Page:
• You are a great example on the idea that dreams can come true. What would be your advice to people who want to make their dreams come true? 

Fight for what you want, be persistent, be yourself; you can have a lot and you can also lose a lot in a short period of time, it’s important to be a good human and consistent in your purpose, your principles, do things from your  heart and be honest with yourself.

  • We believe that the power of positive thinking is essential to livea happy life. From this point of view, do you believe that as humans we can do, be and have anything we want?  

One should always be positive minded, although things do not always happen as expected. My son Ariel who has been working with me for 25 years, always tells me to have a positive mindset. I am a person with a little disbelief until I see things happen, but thinking positive is good for health and for life in general. My advice is to be optimistic, smile at life as a good smile says more than a sad face. That’s what my mother Esperanza and my father Portuondo always taught me.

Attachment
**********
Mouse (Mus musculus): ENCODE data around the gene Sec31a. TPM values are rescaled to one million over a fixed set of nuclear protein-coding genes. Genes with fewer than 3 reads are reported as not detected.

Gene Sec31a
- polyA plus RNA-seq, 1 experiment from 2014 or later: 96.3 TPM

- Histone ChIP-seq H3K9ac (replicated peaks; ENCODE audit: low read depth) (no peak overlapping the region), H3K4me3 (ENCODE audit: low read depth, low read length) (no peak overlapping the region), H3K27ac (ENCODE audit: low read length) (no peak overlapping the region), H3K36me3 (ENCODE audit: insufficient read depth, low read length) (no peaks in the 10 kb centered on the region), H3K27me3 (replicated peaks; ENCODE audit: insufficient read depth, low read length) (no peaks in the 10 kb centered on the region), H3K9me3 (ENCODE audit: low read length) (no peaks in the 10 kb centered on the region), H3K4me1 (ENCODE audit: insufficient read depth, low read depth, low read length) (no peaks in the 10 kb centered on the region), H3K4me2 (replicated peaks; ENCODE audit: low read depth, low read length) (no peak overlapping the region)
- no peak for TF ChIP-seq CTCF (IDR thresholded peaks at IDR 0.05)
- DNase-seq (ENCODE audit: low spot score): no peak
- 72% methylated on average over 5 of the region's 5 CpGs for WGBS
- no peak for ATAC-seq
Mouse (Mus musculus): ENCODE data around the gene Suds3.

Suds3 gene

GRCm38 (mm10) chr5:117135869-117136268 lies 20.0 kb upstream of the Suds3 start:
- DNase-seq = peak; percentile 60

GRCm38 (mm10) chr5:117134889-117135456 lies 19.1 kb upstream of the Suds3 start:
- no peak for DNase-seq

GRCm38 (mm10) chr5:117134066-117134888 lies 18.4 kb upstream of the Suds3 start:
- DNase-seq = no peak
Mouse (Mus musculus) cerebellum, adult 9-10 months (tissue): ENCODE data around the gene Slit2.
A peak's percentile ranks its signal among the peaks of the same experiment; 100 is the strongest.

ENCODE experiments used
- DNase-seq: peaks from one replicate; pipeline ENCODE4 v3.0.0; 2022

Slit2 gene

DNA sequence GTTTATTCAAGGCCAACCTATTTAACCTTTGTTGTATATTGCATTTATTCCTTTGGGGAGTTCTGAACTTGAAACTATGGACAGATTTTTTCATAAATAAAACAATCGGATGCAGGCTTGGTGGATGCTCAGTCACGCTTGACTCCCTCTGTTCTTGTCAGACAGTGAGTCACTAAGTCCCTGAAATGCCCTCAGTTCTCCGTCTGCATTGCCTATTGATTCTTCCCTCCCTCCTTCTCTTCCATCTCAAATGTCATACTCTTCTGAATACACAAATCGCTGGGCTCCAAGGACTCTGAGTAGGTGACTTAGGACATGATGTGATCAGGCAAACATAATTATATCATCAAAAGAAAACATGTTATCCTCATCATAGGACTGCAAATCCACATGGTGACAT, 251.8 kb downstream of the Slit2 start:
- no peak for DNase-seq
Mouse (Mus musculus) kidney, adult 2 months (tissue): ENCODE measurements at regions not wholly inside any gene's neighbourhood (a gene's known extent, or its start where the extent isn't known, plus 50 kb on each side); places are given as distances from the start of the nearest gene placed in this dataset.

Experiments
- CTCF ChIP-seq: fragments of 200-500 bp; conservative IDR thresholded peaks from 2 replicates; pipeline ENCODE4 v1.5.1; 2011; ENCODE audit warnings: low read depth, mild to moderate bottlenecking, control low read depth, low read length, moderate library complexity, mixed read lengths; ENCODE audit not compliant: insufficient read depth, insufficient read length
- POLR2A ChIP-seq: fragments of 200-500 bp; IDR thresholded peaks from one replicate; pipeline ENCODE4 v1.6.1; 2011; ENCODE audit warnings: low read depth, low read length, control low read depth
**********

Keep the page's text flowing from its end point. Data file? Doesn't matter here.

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 Photo Credit: Carlos Pericás

 

Author: Armand Alvarez Lisenko | Editor in Chief  The Hedonist Magazine